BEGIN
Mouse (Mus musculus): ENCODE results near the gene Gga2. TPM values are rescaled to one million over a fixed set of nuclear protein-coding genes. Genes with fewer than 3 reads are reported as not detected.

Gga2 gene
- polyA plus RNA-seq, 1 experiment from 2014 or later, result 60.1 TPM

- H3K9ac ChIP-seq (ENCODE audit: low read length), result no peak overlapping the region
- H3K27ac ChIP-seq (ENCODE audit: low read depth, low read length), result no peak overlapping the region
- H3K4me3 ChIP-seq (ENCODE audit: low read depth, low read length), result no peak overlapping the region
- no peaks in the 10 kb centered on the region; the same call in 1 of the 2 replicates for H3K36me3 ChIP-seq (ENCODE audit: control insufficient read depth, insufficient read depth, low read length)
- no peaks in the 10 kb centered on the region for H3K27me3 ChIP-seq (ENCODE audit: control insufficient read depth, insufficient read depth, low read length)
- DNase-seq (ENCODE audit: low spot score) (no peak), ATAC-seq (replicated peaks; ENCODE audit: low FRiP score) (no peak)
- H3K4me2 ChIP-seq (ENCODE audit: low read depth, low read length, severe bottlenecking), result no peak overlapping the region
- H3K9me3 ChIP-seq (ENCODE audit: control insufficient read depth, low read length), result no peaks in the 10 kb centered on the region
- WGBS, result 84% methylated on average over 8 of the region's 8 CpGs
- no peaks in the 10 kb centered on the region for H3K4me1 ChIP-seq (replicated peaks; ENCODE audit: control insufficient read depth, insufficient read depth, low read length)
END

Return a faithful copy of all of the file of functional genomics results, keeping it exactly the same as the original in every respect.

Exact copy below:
Mouse (Mus musculus): ENCODE results near the gene Gga2. TPM values are rescaled to one million over a fixed set of nuclear protein-coding genes. Genes with fewer than 3 reads are reported as not detected.

Gga2 gene
- polyA plus RNA-seq, 1 experiment from 2014 or later, result 60.1 TPM

- H3K9ac ChIP-seq (ENCODE audit: low read length), result no peak overlapping the region
- H3K27ac ChIP-seq (ENCODE audit: low read depth, low read length), result no peak overlapping the region
- H3K4me3 ChIP-seq (ENCODE audit: low read depth, low read length), result no peak overlapping the region
- no peaks in the 10 kb centered on the region; the same call in 1 of the 2 replicates for H3K36me3 ChIP-seq (ENCODE audit: control insufficient read depth, insufficient read depth, low read length)
- no peaks in the 10 kb centered on the region for H3K27me3 ChIP-seq (ENCODE audit: control insufficient read depth, insufficient read depth, low read length)
- DNase-seq (ENCODE audit: low spot score) (no peak), ATAC-seq (replicated peaks; ENCODE audit: low FRiP score) (no peak)
- H3K4me2 ChIP-seq (ENCODE audit: low read depth, low read length, severe bottlenecking), result no peak overlapping the region
- H3K9me3 ChIP-seq (ENCODE audit: control insufficient read depth, low read length), result no peaks in the 10 kb centered on the region
- WGBS, result 84% methylated on average over 8 of the region's 8 CpGs
- no peaks in the 10 kb centered on the region for H3K4me1 ChIP-seq (replicated peaks; ENCODE audit: control insufficient read depth, insufficient read depth, low read length)